# Convergence of two sequences in probability implies joint convergence in probability- problem with proof

Let $$X_n\xrightarrow{P} X$$ and $$Y_n\xrightarrow{P}Y$$, then we have $$(X_n,Y_n)\xrightarrow{P}(X,Y)$$. In process of proof we have the following: $$\mathbb{P}(\{||(X_n,Y_n)-(X,Y)||\geqslant\epsilon\})\leqslant\mathbb{P}(\{||X_n-X||+||Y_n-Y||\geqslant\epsilon\})\leqslant\mathbb{P}(\{||X_n-X||\geqslant\epsilon/2\})+\mathbb{P}(\{||Y_n-Y||\geqslant\epsilon/2\})$$ I don't understand the above inequalities. Could someone explain?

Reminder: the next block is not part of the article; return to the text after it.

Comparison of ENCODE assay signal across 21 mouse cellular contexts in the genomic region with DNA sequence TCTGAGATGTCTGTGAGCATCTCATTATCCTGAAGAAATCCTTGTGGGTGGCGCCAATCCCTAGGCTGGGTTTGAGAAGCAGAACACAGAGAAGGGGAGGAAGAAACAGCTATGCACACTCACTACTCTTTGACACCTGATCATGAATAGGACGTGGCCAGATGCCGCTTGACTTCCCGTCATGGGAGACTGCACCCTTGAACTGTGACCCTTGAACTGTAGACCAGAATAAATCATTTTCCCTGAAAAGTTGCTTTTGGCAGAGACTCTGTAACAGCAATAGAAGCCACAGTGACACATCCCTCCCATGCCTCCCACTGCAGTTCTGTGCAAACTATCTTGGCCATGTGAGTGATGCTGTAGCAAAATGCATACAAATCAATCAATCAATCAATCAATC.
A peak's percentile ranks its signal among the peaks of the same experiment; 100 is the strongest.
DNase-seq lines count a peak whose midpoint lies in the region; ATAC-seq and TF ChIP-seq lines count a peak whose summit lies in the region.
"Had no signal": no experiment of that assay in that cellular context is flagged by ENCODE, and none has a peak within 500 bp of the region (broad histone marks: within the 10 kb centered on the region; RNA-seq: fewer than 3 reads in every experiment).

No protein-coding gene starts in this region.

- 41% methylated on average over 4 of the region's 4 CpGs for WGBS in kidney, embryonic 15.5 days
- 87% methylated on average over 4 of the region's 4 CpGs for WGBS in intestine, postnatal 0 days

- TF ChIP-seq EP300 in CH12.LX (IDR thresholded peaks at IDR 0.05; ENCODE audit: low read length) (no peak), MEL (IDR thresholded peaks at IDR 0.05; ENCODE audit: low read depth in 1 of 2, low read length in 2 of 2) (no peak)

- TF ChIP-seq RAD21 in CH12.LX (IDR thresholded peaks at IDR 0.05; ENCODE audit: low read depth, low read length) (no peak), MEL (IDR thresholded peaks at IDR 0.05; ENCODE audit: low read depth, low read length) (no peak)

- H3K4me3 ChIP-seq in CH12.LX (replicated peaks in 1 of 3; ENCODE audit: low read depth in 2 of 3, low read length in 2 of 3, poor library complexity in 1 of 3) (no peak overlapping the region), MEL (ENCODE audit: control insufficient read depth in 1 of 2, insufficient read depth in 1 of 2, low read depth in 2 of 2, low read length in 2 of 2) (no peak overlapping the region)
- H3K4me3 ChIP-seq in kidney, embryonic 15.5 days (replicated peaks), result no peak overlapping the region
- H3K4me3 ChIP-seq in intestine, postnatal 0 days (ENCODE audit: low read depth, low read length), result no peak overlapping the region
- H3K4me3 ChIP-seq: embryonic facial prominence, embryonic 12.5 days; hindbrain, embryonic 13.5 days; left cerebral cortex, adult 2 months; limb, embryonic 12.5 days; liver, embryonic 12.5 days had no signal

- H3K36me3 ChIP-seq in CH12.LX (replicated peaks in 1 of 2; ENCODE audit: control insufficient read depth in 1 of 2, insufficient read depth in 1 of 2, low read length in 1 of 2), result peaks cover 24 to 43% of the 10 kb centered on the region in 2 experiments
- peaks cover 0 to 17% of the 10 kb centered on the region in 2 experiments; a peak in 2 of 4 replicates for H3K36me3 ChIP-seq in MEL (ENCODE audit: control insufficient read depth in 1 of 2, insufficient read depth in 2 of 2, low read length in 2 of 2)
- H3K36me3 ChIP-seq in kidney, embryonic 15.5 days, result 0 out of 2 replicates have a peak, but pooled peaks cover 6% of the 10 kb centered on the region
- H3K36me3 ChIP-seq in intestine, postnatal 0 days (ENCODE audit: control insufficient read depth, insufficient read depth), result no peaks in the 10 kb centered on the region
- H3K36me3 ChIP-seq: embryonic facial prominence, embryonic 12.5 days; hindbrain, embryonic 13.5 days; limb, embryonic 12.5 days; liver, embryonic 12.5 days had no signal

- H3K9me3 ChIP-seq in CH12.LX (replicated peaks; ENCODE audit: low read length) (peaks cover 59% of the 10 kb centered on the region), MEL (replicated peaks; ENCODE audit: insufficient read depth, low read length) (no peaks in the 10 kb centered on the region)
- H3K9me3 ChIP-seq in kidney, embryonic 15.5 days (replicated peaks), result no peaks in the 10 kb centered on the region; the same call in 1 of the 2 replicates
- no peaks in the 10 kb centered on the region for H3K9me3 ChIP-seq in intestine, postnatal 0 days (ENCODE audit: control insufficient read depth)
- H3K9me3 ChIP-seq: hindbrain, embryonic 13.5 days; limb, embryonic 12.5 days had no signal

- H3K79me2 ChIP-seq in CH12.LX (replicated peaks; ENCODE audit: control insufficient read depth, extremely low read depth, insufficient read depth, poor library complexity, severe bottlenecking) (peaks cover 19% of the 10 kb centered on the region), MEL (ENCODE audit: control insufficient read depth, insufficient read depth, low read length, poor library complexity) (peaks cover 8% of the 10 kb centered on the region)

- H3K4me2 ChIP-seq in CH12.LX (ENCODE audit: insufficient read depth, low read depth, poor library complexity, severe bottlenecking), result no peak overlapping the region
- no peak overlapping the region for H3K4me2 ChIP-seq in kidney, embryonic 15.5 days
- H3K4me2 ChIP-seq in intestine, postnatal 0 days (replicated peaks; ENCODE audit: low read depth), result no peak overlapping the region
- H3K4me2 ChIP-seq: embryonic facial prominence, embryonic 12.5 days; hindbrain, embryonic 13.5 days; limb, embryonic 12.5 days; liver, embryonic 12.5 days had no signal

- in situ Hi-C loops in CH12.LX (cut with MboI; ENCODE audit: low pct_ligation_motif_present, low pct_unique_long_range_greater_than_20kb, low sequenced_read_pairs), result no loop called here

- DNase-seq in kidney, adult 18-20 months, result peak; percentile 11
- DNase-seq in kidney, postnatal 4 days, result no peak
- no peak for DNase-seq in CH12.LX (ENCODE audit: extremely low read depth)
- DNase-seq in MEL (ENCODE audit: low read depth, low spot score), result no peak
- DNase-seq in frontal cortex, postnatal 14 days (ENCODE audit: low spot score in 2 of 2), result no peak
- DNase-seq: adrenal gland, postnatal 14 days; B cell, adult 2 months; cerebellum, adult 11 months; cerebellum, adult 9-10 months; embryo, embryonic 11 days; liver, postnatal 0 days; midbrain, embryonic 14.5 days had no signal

$$\|(X_n, Y_n)-(X,Y)\|=\|(X_n-X, Y_n-Y)\|\le \|X_n-X\|+\|Y_n-Y\|$$ is true by triangle inequality.
Hence $$\|(X_n, Y_n) - (X,Y) \| \ge \epsilon \implies \|X_n-X\|+\|Y_n-Y\| \ge \epsilon$$
Also, $$\|X_n - X\| + \|Y_n - Y\| \ge \epsilon$$ implies that $$\|X_n - X\| \ge \frac{\epsilon}2$$ or $$\|Y_n - Y\| \ge \frac{\epsilon}2$$. Supppose on the contrary that this is not true, then we have $$\|X_n - X\| < \frac{\epsilon}2$$ and $$\|Y_n - Y\| < \frac{\epsilon}2$$ and summing them up would give us a contradiction.